The Question MARK Show

Echos of the punk renaissance, for better or worse. Controversial and intriguing, mysterious and wondrous dream objects once lost, now found and on rare display. Experience the slow-motion dazzle designed to stimulate the air-conditioned mind. This visual circus is for the invited few and for a limited-time only.

This show is part of an anonymous collection recently uncovered in the desert, a snapshot of the prolific downtown NYC 80s art scene. The show takes its name from the fact that some pieces on display have never received authentication papers. Curator Kai Eric made the choice to show them despite that fact. The eccentric collector had documentation for many, but not for others. The odds of getting authentication are slim as many committees have disbanded and the art universe is a suspicious one rife with deception. This show is a mix of the unquestionably real interspersed with pieces that exist in a purgatory outside the universe of authenticated works. Enjoy.

Question MARKS


We thank you for the privilege of being able to share with you here today a selection of art works which have been part of a collection of Urban and Contemporary Art.The owner has devoted the better part of his life to painting, the study, writing and teaching of art history and the collecting of paintings, drawings, sculptures.His passion for Urban and Contemporary Art was kindled by his friendship and association with a number of the artists and dealers responsible for the evolution and wide-spread acceptance of this art movement, and by the fact that his own painting and conception of Art was much influenced by what he observed first hand.

The owner collected for the pleasure these artworks brought him and because they kept vibrant and fresh the memories of friends and colleagues during his own formative years as an artist and art historian. It is his desire to impart to you some sense of the unique and wonderfully provocative kinds of expression and technique adopted by artists who were a part of this utterly unconventional, highly democratic and still very controversial movement.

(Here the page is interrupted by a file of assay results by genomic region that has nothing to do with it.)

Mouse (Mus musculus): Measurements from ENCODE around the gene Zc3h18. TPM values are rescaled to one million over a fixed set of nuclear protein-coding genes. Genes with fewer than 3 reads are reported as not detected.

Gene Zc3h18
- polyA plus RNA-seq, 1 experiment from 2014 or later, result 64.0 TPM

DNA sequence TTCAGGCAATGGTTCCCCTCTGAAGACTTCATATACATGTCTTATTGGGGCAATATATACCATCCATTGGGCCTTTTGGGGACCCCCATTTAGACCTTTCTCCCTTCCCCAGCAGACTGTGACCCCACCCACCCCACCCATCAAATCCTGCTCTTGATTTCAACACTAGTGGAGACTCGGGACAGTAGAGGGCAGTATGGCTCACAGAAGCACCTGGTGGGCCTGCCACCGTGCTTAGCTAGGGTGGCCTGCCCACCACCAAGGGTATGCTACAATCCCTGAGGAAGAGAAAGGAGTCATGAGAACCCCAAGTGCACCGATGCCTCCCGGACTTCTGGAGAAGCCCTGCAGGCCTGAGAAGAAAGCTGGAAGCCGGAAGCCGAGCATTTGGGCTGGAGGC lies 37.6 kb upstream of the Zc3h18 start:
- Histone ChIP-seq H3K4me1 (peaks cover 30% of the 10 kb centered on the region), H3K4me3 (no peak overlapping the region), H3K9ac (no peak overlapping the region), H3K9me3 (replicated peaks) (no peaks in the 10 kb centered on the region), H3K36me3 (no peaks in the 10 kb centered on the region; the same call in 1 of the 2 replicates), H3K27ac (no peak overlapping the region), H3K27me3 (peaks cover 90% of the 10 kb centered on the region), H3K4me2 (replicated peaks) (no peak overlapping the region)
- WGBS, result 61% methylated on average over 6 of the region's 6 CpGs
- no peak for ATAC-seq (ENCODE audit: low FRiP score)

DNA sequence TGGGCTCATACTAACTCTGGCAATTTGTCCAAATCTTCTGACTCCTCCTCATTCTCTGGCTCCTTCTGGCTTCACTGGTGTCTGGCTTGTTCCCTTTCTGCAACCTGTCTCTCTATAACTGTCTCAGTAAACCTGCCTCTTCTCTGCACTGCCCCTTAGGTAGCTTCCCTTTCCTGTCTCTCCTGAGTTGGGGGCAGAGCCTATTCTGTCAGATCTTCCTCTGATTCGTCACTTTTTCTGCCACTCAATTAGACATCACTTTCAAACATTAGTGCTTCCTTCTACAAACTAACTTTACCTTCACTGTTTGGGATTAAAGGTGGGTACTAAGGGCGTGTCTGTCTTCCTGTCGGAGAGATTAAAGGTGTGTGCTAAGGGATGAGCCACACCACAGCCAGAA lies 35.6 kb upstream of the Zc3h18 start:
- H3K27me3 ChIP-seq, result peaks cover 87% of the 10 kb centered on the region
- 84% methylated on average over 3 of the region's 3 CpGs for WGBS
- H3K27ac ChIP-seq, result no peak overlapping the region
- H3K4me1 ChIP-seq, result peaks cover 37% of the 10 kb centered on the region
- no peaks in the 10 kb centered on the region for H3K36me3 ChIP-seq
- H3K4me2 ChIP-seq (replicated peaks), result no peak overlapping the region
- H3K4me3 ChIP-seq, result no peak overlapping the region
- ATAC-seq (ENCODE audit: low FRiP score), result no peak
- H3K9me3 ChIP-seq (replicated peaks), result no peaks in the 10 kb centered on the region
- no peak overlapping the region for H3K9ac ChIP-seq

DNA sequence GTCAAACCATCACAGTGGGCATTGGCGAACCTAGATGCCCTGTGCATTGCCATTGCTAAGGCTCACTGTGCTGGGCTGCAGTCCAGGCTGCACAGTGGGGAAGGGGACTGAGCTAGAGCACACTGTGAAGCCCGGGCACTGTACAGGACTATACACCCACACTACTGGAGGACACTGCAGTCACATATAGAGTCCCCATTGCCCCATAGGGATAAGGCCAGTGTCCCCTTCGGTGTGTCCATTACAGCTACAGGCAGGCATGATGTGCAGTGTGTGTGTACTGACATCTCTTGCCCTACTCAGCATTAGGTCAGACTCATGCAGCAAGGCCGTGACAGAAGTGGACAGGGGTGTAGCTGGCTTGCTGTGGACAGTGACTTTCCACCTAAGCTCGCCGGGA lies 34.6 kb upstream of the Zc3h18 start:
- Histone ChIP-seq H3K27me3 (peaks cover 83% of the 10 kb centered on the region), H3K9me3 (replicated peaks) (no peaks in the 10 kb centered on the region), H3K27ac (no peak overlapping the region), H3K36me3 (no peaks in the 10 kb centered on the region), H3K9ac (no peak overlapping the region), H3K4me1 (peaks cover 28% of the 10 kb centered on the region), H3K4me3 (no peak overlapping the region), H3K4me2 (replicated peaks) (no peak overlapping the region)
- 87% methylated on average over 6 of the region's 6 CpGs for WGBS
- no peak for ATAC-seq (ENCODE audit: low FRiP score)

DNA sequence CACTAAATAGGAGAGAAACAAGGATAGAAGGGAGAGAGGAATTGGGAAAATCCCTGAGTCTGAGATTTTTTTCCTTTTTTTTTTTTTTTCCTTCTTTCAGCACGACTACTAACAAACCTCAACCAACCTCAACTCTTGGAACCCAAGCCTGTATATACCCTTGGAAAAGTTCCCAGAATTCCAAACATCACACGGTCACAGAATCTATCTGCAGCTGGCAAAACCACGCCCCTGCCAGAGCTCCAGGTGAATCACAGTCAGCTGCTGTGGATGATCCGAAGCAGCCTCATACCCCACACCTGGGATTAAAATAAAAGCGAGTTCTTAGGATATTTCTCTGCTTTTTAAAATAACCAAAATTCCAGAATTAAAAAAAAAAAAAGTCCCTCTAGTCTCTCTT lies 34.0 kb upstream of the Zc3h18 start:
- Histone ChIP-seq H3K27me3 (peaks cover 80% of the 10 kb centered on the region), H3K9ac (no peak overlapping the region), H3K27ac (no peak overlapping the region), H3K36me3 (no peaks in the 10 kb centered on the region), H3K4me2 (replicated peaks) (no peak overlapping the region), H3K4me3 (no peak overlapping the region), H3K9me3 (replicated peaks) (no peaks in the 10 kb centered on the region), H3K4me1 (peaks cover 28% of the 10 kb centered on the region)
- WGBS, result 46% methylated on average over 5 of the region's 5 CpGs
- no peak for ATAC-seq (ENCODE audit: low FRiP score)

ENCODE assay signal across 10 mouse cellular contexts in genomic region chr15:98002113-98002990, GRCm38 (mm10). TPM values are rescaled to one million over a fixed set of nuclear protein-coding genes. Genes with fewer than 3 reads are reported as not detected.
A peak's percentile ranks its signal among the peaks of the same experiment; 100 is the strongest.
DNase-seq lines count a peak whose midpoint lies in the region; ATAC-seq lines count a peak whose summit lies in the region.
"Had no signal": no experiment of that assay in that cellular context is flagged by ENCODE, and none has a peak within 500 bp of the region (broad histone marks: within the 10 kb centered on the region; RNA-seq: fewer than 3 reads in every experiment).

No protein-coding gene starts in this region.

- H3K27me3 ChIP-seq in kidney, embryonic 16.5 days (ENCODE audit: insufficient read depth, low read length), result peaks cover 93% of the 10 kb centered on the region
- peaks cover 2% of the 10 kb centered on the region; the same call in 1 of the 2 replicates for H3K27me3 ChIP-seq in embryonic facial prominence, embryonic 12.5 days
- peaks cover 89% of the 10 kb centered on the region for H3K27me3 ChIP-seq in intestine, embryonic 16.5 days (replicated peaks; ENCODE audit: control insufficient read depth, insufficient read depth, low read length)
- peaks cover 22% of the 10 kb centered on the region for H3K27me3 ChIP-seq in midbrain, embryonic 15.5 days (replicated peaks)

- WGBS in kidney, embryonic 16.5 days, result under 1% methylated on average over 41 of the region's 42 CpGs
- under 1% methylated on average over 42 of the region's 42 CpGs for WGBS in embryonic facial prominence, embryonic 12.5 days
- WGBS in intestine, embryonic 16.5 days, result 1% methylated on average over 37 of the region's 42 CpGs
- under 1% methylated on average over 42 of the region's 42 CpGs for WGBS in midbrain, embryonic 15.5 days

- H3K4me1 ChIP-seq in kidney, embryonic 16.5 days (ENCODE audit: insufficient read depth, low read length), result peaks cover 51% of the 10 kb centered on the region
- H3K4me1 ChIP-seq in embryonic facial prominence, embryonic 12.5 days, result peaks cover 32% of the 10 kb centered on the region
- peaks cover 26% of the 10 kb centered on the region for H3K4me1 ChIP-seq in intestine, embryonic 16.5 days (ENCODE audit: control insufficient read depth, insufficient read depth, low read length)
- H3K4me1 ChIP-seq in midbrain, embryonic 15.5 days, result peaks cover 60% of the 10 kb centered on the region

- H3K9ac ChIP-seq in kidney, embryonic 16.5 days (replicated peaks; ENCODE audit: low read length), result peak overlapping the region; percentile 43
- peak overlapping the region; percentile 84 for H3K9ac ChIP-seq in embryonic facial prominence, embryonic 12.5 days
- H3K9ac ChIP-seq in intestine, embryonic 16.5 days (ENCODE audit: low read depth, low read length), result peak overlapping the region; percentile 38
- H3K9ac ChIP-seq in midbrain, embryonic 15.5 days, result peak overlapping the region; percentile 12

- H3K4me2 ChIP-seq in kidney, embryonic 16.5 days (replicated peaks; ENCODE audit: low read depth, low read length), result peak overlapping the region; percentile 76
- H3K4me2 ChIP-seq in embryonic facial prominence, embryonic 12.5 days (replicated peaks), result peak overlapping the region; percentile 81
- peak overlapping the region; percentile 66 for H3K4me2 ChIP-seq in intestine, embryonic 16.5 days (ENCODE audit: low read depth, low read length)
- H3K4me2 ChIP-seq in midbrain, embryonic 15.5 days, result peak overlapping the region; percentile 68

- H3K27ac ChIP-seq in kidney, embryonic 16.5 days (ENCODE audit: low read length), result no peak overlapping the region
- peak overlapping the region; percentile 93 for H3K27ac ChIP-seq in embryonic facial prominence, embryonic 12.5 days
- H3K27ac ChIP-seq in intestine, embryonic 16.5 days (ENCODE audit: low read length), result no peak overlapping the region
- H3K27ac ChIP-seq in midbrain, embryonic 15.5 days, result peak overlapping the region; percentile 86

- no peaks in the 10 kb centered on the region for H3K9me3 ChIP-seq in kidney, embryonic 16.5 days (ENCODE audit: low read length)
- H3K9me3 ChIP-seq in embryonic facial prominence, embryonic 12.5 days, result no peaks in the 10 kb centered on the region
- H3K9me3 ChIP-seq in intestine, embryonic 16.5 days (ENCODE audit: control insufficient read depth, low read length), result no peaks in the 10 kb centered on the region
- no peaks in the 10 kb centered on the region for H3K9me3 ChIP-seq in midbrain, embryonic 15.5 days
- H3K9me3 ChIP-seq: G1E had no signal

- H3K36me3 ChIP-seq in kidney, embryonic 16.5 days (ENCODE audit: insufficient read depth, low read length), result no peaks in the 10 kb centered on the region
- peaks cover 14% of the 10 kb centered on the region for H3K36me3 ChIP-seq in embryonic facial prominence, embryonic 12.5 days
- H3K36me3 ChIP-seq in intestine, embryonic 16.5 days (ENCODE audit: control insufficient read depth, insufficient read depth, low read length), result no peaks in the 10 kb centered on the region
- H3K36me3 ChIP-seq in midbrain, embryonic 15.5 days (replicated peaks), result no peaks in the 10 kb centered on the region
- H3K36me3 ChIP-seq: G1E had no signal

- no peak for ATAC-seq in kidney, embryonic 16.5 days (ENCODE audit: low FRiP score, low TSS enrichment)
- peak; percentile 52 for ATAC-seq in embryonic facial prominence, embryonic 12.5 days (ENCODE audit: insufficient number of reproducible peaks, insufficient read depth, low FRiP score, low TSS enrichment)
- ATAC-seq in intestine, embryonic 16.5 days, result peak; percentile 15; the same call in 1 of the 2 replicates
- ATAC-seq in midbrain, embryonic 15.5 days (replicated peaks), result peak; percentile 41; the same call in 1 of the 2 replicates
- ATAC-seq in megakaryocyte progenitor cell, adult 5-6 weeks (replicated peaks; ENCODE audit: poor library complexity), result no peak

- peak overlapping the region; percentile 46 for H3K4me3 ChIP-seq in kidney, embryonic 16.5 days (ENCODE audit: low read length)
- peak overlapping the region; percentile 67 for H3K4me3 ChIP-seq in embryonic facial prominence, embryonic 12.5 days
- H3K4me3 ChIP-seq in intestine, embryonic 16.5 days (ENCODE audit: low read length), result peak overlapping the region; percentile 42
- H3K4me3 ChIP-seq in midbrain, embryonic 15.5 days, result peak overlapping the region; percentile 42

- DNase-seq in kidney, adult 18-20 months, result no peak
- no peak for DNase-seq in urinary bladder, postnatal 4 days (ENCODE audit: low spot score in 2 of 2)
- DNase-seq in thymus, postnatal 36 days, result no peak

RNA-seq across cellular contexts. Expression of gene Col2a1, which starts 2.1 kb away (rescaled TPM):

Please bear in mind therefore, that what is shown here has not been lab-tested, scrutinized, studied, vetted, poked, prodded or certified by any art foundation, academic, auction house, dealer or member of an artist’s family or estate to establish provenance, authenticity or marketability. No representation of any kind is being made by the owner, by curator Kai Eric, or by the Pidgin Palace Arts Gallery as to whether any of the artworks shown are the bona fide creation of the artist to whose or in whose name the artwork is ascribed.

These artworks are not being shown for sale!

We hope that seeing these works of art give you as much pleasure as the pleasure the owner has had in being able to show them. \

Kai Eric & Pidgin Palace Arts

Question MARKS
Question MARKS

Curator Statement

Kai Eric
Kai Eric
On the front edge of the pandemic I was self isolating in the high desert. When I emerged from that magic bubble I was introduced to a charming eccentric man who had heard about my involvement and interest in the punk renaissance that occurred in downtown Manhattan in the early eighties. An introduction was made and I was invited into a set of condos overlooking a mesmerizing bluff. Once my eyes adjusted, I saw rooms that were filled with assorted pieces of art that represented a very comprehensive snapshot of the East Village art universe at the cusp of the eighties. In that room I saw pieces attributed to the “godfathers of street art”, Basquiat, Haring, Hambleton, but there were Warhols and many more. I was a bit overwhelmed. However, and unfortunately for my host, he did not have authenticating paperwork for many of the pieces that in today’s art world would make them both noteworthy and very valuable. Like many others, he had never felt a need to approach the authentication committee as he collected for his own pleasure. And so today many of his pieces exist in a purgatory outside the universe of authenticated works. The authentication committee for Basquiat disbanded many years ago making any pathway to certification extremely limited. In addition, in the time since Jean Michels death, the art world has been rife with stories of forgery and attempted fraud. Of course, there are many pieces in his collection with paperwork from notable artists who are alive and well, Kenny Scharf for one and Peter Schuyff another. So this presents an odd conundrum. He has tried to get the unauthenticated work assessed, but has had little luck. Now, in his later years, he has decided to provoke thought on the authentication process itself, or the lack thereof, while sharing an overview of his collection. He invites you, the audience, to contemplate and to view his question marks. Question marks that he takes great pride in and has enjoyed living with for many decades.

Kai Eric · Bio